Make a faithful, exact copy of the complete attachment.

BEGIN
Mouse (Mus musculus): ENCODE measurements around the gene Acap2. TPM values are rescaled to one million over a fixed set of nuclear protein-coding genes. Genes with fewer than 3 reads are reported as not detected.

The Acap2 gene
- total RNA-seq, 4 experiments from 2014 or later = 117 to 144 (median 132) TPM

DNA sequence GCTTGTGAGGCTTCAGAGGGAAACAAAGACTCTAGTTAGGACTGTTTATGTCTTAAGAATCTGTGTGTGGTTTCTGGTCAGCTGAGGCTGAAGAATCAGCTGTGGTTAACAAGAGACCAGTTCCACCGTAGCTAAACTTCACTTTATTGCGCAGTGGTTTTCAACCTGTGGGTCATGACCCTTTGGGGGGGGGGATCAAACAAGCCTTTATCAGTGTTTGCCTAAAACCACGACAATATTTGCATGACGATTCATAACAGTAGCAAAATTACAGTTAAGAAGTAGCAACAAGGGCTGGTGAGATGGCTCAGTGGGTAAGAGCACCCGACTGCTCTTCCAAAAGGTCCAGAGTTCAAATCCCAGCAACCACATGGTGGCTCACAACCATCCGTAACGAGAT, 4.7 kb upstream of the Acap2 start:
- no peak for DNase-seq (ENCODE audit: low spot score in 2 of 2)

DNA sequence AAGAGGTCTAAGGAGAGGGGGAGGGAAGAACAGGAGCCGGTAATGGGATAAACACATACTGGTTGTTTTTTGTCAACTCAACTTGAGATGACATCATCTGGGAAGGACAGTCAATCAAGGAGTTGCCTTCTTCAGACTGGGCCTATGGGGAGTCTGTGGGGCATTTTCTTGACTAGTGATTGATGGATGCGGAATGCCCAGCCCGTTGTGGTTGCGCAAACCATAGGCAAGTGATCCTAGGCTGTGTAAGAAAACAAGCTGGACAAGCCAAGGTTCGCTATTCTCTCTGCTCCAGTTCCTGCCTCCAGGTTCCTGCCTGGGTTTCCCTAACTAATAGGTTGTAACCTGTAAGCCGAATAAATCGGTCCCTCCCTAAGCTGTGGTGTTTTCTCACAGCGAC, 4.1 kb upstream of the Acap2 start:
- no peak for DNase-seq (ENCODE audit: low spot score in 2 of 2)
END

Mouse (Mus musculus): ENCODE measurements around the gene Acap2. TPM values are rescaled to one million over a fixed set of nuclear protein-coding genes. Genes with fewer than 3 reads are reported as not detected.

The Acap2 gene
- total RNA-seq, 4 experiments from 2014 or later = 117 to 144 (median 132) TPM

DNA sequence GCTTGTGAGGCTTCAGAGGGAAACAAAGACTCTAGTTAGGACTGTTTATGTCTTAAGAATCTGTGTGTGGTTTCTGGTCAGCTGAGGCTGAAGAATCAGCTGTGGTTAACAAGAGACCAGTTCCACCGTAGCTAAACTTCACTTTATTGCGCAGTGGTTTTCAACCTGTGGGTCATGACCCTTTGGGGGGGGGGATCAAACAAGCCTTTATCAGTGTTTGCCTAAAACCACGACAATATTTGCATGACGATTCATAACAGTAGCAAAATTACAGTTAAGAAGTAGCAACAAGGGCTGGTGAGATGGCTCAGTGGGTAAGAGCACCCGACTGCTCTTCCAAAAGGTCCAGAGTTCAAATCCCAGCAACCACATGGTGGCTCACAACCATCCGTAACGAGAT, 4.7 kb upstream of the Acap2 start:
- no peak for DNase-seq (ENCODE audit: low spot score in 2 of 2)

DNA sequence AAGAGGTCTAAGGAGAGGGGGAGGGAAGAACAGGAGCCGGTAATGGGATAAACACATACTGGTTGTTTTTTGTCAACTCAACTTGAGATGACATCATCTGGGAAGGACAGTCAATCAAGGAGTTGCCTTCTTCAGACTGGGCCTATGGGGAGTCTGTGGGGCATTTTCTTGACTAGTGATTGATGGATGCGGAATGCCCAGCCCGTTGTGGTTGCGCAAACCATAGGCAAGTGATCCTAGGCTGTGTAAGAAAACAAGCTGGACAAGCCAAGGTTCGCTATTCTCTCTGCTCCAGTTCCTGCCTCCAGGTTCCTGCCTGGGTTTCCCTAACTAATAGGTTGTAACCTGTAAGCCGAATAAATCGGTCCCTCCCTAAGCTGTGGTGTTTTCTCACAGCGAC, 4.1 kb upstream of the Acap2 start:
- no peak for DNase-seq (ENCODE audit: low spot score in 2 of 2)